JOURNAL ARTICLE

A decision rule for sequential monitoring of clinical trials with a primary and supportive outcome

Yanli Zhao, Patricia M Grambsch, James D Neaton
Clinical Trials: Journal of the Society for Clinical Trials 2007, 4 (2): 140-53
17456513

BACKGROUND: Many clinical trials have multiple outcomes. Formal interim monitoring guidelines that take account of multiple outcomes can be useful to Data Monitoring Committees (DMC). Previous research has focused on marginal criteria that control the overall type I error for bivariate endpoints corresponding to efficacy and safety. Usually, an 'or' decision rule is used, that is, the trial is stopped when either the safety or the efficacy endpoint crosses a boundary.

PURPOSE: In many trials there is not a clear difference between what is considered a safety and an efficacy endpoint. Likewise, in some studies there is interest in more than one disease outcome and while there may be a primary efficacy endpoint, interim monitoring might also involve a measure of overall health. For these situations, an ;and' decision rule might be more appropriate; that is, the trial is stopped only when both endpoints cross a boundary. Formulation of this new decision rule at the design stage would encourage more discussion among trial investigators of monitoring guidelines and would result in improved guidelines for DMCs.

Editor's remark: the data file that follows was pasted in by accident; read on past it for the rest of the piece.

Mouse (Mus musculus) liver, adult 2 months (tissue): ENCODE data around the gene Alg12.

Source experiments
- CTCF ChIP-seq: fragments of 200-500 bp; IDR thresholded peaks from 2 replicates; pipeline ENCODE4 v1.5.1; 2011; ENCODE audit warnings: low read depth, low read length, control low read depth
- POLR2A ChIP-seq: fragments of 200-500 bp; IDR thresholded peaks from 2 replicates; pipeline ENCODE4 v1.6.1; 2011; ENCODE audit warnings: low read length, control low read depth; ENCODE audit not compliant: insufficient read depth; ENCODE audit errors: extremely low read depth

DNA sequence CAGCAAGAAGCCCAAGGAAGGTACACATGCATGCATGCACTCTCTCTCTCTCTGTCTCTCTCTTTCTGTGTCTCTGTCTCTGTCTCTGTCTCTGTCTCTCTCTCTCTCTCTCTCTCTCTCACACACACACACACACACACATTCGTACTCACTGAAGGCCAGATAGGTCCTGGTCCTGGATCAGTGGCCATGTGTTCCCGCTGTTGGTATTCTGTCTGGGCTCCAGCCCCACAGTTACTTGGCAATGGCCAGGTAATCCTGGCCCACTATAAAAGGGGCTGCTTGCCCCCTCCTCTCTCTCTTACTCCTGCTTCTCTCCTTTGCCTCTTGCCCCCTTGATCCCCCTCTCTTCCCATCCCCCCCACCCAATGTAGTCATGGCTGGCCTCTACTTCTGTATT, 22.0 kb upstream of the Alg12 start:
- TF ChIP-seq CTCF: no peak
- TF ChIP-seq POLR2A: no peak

METHODS: In this paper, we propose stopping guidelines for such trials with two major outcomes that control the overall type I error and stop early only if both endpoints indicate superiority for the same treatment. Trials with two treatments are considered and we develop sets of paired two-sided boundaries, permitting one endpoint to be primary and the other supportive, with or without pre-specifying which one is primary.

RESULTS: The results show that the boundaries depend on the correlation between the two outcomes. The critical values increase as the correlation increases in most cases. For low to moderate correlation and before the last stage, critical values based on the O'Brien Fleming (or Pocock) error spending function that consider the correlation are lower than those which do not.

LIMITATIONS: Investigators might not want to stop a trial early with the small size of the critical values that result from this decision rule for some situations. For a trial in which the treatment effect for one outcome is large, while for the other it is small, the proposed decision rule has low power to accept this treatment for its superiority on both outcomes. Also, we do not provide a separate P-value for each outcome since type I error is not controlled for individual null hypotheses.

CONCLUSIONS: For trials involving two major health outcomes these stopping guidelines may be appropriate for DMCs when the trial investigators and sponsor recommend that early termination not be considered unless the findings are consistent for both outcomes.

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